So my UPS person has had to lug a couple of long, skinny rolls of marine vinyl (ironically, not that brown which was a JoAnn remnant) and all four of them have brought me an endless parade of things, including the embroidery machine itself (though I forget who got saddled with that; probably UPS again).
Anyway, the first draft came out medium-okay. The Amazon Logistics van was first, okay other than the fact that I didn’t run the truck outline itself in bean stitch. With that fixed, the UPS truck came out better, but the logo definitely needs more pull correction (especially on the softer walnut non-marine). The USPS truck is fine except I decided to run the truck outline in the same blue as the logo and I don’t think it looks as nice. I went with a medium gray for FedEx, and that’s better but next time I’ll go even lighter. That logo also needs just a little more pull correction.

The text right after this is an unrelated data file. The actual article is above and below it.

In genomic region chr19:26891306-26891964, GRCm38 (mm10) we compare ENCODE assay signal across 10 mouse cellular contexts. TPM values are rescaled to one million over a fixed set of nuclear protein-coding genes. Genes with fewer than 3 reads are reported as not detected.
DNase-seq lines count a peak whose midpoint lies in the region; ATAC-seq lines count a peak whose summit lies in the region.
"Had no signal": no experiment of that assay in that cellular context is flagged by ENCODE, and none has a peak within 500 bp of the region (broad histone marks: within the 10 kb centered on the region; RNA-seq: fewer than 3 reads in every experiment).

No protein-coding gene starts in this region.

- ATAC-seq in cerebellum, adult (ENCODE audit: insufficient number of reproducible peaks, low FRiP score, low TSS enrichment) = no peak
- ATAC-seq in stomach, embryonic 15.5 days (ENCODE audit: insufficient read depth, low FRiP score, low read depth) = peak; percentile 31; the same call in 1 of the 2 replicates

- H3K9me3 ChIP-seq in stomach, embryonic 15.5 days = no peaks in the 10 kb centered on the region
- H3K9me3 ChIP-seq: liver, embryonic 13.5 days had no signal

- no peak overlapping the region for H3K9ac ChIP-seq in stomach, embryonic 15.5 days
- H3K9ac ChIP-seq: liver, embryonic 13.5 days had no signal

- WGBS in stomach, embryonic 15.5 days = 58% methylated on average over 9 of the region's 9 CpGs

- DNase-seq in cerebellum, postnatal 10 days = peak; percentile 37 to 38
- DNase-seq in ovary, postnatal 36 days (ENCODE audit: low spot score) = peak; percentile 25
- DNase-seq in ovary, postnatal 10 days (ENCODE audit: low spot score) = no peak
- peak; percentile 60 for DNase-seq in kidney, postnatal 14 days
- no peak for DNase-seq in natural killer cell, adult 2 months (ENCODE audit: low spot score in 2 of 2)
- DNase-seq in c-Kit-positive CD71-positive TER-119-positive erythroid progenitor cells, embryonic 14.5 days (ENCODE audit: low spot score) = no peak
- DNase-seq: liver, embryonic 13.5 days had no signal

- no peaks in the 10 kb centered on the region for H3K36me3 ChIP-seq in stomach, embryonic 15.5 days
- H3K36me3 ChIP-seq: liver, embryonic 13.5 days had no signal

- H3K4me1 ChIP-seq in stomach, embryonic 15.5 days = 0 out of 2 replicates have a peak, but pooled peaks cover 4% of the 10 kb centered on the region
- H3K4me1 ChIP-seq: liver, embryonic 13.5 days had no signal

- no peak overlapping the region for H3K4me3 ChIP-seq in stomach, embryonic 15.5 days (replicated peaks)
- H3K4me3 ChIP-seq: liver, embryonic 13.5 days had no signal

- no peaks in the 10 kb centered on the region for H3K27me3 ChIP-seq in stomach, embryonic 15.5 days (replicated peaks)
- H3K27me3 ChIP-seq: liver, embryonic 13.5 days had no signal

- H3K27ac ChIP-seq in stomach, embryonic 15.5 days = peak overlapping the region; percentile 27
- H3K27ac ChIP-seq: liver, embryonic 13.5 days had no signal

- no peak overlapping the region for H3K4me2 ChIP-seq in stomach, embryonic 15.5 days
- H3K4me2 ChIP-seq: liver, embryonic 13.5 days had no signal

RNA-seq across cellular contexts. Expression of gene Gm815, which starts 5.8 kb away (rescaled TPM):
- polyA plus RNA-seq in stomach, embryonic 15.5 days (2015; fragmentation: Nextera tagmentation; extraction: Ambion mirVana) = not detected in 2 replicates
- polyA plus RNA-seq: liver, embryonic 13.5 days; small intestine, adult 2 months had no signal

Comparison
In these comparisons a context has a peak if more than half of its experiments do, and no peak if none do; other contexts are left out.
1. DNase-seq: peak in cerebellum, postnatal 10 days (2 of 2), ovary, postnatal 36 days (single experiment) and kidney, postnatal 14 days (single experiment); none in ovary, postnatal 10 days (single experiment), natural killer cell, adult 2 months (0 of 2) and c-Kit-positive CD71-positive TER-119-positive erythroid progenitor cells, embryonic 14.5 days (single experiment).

Now I need the UPS guy to bring me a roll of brown vinyl so I can make him a proper one, because that was the last little scrap. Once that happens, I’ll run more of these and publish the design.
That’s the phrase I keep using to describe these guys because, I mean, just look at them. Their “proper” name is crowntails, because they’re inspired by the betta fish of that type. The purple one is a little ironic because that’s the color a lot of breeders aspire to but, to my knowledge, truly purple bettas don’t exist yet.
The blue-with-red is modeled after an extant betta color, and the black-with-rainbow was sort of a “well, why not go all-in?” I probably should have gone with two blue-and-reds, so that if I screw up some parts I might still end up with one complete dragon. But hey, YOLO, right?